Youth in Boys and Girls Clubs take time to volunteer
for the teens at the Boys and Girls Clubs of Western Nevada, being involved in the club is about education and giving back.
Teens, between the ages of 13-18, who attend the club have to be involved during their time at the facility. Programs like the Torch Club in which students run a snack bar to raise money to go on field trips, an entrepreneur class and a variety of STEM-related classes from manufacturing to learning about business and science technology are among some of the programs they offer the nearly 100 teenagers.
“There they are learning business practices and money management,” said Katie Leao, director of the Boys and Girls Clubs of Western Nevada. “It starts them getting used to community service and overall goals.”
Leao said the goal is to get the kids to experience hands on learning in order to make sure they are really taking in the lessons.
“We try to give a hands on experience and it changes their way of thinking,” Leao said. “…We provide a supplemental education to the kids, so what they learn in school and we try to match that because it is out job to help prepare them for life after high school.”
One way the clubs help students achieve this is through their Leadership in Training program, which is an eight-week curriculum that requires the teens to complete 75 hours of community service. Upon completion of the program, the teens can work for the Boys and Girls Clubs to earn money for field trips or anything in the teen center and can sponsor and mentor the youths under 12.
“They are out giving their time and they love it,” Leao said. “It is teaching them there is a whole other world out there and there are lots of opportunities to help and be a better person.”
To complete the hours, the teens can volunteer Mondays and Wednesdays. On Mondays, the teens work at an equine facility for kids with disabilities, helping muck the stalls or helping the counselors work with the kids and Wednesdays the students spend the morning at the Greenhouse Project at Carson High School, planting and harvesting the crops.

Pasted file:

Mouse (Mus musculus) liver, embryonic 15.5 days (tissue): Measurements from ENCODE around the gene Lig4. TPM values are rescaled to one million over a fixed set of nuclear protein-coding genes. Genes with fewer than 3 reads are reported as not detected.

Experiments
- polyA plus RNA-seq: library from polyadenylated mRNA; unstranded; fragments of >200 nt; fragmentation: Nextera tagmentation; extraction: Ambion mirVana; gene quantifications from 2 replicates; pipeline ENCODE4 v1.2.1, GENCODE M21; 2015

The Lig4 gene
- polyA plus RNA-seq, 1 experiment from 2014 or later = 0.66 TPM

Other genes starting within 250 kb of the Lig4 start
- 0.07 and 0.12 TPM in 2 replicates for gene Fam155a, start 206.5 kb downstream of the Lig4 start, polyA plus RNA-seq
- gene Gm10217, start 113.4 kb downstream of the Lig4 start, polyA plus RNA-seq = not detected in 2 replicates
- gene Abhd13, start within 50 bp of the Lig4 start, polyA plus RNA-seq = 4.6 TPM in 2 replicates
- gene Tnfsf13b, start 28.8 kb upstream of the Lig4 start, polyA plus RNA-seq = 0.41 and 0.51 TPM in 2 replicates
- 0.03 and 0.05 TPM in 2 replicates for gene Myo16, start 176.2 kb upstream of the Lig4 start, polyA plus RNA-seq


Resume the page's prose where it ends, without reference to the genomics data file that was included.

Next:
“I love it here,” said Boys and Girls Clubs member 14-year-old Margaret Lewis. “It is so much fun and I love being outside. We get to do so many cool things.”
Lewis, along with two of her fellow Boys and Girls Clubs members, spent Wednesday morning at Carson High harvesting radishes, kale and chard. The vegetation the teens harvest are donated to local organizations such as F.I.S.H.
“I love (volunteering at the Greenhouse)… We learn how to do stuff to build our own gardens — there are lots of plants I haven’t gotten to see before and we get to eat healthy,” said 14-year-old Angel Natividad. “I think it is nice that Boys and Girls Club set us up to go out and volunteer.”
Having the teens work at the Greenhouse is beneficial for everyone, especially the teenagers who learn about nutrition, harvesting, aquaponics and composting.
“A great part of our mission is to educate so we try to reach all ages,” said Greenhouse Project manager Cory King. “The Boys and Girls Club enjoy coming out so its just great because I know they have fun and hopefully are learning something too.
“There is an inherent benefit of being out in nature, even if it isn’t in the hills or woods, there is lots of nature around us.”
Leao said they like to give the students plenty of options for productive things to do at the clubs. Even if they aren’t volunteering, they are still required to participate in the various programming.
“We give so many opportunities that they wouldn’t be doing otherwise,” Leao said. “People think the kids come and just hang out and that is it. It is a fun place and they have free time too … the goal is to take them, find out their interests and motivate them where they are struggling and lift them up.
“We provide the basis that they aren’t getting at home and that’s why it’s important (to have the Boys and Girls Clubs) because it is a place to go to be safe and be teens. We give them a beautiful space to see it grow and see them enjoy themselves.”